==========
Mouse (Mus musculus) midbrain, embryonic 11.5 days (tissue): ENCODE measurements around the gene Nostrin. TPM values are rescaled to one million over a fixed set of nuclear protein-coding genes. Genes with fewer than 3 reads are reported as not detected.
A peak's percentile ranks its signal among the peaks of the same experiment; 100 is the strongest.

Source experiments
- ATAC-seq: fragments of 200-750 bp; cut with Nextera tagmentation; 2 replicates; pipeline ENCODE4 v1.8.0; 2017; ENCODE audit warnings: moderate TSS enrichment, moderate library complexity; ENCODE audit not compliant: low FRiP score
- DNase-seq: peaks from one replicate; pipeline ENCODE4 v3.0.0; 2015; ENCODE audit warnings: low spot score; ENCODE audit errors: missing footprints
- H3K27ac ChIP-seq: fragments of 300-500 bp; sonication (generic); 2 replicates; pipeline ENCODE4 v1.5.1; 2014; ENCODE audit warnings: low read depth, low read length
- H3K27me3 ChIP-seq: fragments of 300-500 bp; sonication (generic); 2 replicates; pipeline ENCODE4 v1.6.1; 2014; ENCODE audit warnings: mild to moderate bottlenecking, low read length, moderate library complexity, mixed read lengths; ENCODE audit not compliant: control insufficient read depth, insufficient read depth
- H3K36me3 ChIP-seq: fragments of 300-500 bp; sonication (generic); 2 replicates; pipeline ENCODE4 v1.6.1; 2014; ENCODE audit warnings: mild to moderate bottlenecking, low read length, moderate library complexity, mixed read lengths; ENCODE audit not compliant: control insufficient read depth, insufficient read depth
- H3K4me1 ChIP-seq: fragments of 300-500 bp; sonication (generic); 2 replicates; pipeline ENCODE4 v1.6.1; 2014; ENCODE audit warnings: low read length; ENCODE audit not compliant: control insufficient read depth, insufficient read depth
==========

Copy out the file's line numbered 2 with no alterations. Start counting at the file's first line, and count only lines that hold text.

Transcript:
A peak's percentile ranks its signal among the peaks of the same experiment; 100 is the strongest.